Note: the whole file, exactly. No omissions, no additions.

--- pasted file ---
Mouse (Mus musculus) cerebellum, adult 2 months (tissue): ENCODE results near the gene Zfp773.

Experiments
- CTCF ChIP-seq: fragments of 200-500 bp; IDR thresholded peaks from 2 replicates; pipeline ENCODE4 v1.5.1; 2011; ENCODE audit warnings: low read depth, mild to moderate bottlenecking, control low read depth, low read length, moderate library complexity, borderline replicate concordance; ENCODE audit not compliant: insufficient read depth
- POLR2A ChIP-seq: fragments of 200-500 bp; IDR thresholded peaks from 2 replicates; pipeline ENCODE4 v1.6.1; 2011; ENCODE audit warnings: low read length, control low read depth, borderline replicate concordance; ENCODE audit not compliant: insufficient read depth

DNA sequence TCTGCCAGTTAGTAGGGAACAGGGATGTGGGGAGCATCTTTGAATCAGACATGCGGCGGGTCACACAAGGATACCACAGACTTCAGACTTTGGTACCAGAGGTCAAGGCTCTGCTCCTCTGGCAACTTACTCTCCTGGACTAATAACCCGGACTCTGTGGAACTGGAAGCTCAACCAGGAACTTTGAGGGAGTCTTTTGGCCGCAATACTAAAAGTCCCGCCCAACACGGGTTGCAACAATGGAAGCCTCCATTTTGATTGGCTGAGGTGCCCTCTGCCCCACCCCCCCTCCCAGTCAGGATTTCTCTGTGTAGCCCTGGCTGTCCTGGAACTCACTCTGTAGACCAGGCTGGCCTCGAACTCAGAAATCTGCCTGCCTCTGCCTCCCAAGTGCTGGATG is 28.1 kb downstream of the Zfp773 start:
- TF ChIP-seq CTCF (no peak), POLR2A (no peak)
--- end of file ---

Mouse (Mus musculus) cerebellum, adult 2 months (tissue): ENCODE results near the gene Zfp773.

Experiments
- CTCF ChIP-seq: fragments of 200-500 bp; IDR thresholded peaks from 2 replicates; pipeline ENCODE4 v1.5.1; 2011; ENCODE audit warnings: low read depth, mild to moderate bottlenecking, control low read depth, low read length, moderate library complexity, borderline replicate concordance; ENCODE audit not compliant: insufficient read depth
- POLR2A ChIP-seq: fragments of 200-500 bp; IDR thresholded peaks from 2 replicates; pipeline ENCODE4 v1.6.1; 2011; ENCODE audit warnings: low read length, control low read depth, borderline replicate concordance; ENCODE audit not compliant: insufficient read depth

DNA sequence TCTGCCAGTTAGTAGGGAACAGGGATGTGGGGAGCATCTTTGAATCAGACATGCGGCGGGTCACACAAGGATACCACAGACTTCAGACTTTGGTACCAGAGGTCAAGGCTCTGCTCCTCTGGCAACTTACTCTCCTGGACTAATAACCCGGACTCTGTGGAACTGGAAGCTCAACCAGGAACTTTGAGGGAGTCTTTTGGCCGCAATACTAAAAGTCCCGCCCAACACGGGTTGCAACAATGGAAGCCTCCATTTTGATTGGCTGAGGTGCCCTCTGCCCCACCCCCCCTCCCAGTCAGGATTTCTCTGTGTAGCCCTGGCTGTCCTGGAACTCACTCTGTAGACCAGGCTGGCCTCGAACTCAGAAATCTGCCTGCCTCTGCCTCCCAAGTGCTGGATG is 28.1 kb downstream of the Zfp773 start:
- TF ChIP-seq CTCF (no peak), POLR2A (no peak)